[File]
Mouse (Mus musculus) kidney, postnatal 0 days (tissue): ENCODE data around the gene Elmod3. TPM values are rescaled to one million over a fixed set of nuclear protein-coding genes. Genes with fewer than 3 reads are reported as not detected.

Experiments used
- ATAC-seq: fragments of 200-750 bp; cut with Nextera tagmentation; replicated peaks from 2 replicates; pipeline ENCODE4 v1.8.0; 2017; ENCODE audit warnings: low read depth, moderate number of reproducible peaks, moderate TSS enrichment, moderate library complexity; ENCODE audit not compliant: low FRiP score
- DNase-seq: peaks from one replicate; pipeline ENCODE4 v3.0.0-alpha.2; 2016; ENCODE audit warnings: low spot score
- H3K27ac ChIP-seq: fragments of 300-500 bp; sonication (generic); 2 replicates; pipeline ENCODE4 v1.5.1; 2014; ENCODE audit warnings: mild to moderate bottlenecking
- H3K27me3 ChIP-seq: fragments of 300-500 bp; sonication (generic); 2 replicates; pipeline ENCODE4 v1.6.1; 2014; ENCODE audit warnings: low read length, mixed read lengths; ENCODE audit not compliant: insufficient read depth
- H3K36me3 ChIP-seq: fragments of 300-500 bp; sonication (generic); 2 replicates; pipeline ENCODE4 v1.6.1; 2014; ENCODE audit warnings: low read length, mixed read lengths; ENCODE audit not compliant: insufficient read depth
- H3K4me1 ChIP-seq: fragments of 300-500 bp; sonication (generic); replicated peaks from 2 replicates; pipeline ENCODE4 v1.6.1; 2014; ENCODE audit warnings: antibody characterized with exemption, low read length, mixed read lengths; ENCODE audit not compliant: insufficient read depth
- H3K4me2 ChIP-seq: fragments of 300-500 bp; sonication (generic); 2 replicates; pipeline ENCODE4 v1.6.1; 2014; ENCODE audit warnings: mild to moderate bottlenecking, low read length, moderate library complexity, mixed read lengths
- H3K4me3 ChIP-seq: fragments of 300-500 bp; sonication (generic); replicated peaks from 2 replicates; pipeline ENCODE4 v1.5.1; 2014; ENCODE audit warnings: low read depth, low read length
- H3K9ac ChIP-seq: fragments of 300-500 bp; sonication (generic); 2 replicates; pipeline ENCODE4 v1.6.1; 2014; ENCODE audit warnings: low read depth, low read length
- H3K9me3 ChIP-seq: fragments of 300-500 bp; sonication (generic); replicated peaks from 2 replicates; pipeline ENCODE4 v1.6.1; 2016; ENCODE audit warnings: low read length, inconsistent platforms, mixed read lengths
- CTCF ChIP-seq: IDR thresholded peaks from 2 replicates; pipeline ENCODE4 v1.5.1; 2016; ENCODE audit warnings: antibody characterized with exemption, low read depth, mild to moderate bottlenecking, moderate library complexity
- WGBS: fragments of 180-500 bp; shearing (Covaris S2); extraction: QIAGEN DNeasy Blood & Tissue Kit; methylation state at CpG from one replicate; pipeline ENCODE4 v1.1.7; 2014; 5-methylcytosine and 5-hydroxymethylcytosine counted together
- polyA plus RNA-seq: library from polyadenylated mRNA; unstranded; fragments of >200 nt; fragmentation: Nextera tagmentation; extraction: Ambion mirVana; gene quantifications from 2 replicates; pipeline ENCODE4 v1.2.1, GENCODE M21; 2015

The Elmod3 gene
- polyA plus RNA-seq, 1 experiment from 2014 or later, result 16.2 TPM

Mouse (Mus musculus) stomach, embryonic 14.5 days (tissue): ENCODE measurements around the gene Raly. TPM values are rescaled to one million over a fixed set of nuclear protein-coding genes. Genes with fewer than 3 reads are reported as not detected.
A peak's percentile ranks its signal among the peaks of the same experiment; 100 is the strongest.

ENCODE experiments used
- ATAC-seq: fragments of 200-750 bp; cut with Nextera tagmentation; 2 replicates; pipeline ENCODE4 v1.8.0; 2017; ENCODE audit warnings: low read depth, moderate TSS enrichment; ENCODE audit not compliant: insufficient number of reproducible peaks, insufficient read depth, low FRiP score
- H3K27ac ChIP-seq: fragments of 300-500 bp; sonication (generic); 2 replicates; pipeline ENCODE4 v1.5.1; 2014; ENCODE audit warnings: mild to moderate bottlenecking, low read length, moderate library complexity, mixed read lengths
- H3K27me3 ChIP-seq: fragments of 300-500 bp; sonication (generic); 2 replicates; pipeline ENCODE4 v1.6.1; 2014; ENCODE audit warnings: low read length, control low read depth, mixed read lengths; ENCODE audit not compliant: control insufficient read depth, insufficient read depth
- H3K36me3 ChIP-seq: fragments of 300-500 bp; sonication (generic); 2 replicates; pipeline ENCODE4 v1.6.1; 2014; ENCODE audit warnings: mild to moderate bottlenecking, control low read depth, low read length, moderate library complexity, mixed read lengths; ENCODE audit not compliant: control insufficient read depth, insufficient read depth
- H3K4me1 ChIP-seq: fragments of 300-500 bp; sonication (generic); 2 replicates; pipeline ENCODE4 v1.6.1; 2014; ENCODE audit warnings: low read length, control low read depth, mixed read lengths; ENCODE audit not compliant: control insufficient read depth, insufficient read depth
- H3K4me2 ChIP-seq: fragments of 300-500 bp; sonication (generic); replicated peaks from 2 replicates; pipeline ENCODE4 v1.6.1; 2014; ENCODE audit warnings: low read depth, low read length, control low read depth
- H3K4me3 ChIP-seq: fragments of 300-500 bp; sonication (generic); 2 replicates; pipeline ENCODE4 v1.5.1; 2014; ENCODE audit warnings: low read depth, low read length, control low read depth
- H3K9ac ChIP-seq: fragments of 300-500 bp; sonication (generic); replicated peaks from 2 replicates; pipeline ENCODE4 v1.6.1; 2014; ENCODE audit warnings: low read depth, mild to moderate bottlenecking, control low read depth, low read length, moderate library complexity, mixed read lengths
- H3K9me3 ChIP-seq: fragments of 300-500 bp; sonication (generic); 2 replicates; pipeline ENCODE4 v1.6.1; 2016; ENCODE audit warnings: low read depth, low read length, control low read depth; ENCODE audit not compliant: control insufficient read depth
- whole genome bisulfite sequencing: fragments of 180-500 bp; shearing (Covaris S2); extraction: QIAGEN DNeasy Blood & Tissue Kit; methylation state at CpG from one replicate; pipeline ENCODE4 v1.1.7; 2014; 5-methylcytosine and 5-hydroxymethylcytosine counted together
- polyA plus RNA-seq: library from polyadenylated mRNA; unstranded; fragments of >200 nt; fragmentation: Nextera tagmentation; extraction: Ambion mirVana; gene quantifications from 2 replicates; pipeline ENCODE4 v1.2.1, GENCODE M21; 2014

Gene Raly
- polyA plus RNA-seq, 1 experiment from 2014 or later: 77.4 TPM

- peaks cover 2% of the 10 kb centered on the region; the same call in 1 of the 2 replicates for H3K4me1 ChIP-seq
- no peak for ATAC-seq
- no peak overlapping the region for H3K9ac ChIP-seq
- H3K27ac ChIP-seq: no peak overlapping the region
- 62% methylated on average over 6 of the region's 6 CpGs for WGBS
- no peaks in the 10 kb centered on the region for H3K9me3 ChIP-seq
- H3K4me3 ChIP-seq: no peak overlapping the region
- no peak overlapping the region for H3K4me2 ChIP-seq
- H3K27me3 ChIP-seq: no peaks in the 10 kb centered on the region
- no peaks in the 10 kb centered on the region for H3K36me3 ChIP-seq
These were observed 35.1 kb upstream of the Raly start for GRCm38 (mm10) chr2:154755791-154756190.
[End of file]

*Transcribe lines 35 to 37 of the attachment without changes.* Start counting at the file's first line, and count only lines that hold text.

- no peak for ATAC-seq
- no peak overlapping the region for H3K9ac ChIP-seq
- H3K27ac ChIP-seq: no peak overlapping the region